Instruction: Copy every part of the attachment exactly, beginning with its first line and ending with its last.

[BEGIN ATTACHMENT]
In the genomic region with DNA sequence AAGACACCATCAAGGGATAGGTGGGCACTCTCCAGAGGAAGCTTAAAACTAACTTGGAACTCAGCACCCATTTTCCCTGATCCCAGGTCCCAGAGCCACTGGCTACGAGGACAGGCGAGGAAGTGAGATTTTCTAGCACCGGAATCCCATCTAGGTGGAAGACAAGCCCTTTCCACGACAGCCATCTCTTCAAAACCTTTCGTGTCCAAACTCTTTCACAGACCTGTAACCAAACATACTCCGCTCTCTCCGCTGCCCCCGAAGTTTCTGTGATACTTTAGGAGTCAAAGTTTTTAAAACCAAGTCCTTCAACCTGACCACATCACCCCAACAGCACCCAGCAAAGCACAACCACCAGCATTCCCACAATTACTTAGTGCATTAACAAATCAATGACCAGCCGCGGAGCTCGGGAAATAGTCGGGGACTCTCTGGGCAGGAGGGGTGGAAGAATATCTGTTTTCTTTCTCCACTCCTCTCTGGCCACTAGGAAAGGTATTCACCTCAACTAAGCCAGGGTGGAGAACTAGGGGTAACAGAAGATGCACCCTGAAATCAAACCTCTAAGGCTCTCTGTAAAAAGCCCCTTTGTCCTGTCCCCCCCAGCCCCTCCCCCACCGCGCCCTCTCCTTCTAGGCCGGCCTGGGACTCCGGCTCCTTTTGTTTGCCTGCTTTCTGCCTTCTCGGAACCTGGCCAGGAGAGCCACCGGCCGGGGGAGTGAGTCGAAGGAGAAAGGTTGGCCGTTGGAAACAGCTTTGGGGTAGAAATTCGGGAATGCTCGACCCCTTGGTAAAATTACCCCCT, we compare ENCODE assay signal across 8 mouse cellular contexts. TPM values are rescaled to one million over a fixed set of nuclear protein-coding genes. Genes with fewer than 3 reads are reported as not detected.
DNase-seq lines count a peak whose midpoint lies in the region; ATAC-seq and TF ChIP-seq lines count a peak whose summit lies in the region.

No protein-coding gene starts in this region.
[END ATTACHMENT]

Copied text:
In the genomic region with DNA sequence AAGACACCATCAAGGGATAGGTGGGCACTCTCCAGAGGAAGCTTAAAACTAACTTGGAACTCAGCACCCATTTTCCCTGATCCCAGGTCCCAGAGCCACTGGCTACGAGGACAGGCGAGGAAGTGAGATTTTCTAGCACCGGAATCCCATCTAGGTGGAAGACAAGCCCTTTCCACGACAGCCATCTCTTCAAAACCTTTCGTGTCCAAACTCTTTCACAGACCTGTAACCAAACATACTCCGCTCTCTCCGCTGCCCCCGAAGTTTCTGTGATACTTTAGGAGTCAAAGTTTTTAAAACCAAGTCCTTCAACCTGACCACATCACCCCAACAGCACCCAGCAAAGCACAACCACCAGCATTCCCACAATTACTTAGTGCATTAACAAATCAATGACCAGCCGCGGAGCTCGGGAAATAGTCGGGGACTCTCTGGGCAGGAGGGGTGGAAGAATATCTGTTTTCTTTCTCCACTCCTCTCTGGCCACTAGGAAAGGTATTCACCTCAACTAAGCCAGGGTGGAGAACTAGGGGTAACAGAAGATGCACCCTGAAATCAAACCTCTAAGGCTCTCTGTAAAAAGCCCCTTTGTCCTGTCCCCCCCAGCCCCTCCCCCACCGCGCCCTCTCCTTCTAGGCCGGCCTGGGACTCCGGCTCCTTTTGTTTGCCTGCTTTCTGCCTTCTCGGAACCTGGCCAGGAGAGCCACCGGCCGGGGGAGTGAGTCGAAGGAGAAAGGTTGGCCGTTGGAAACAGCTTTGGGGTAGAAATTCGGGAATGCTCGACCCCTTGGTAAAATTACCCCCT, we compare ENCODE assay signal across 8 mouse cellular contexts. TPM values are rescaled to one million over a fixed set of nuclear protein-coding genes. Genes with fewer than 3 reads are reported as not detected.
DNase-seq lines count a peak whose midpoint lies in the region; ATAC-seq and TF ChIP-seq lines count a peak whose summit lies in the region.

No protein-coding gene starts in this region.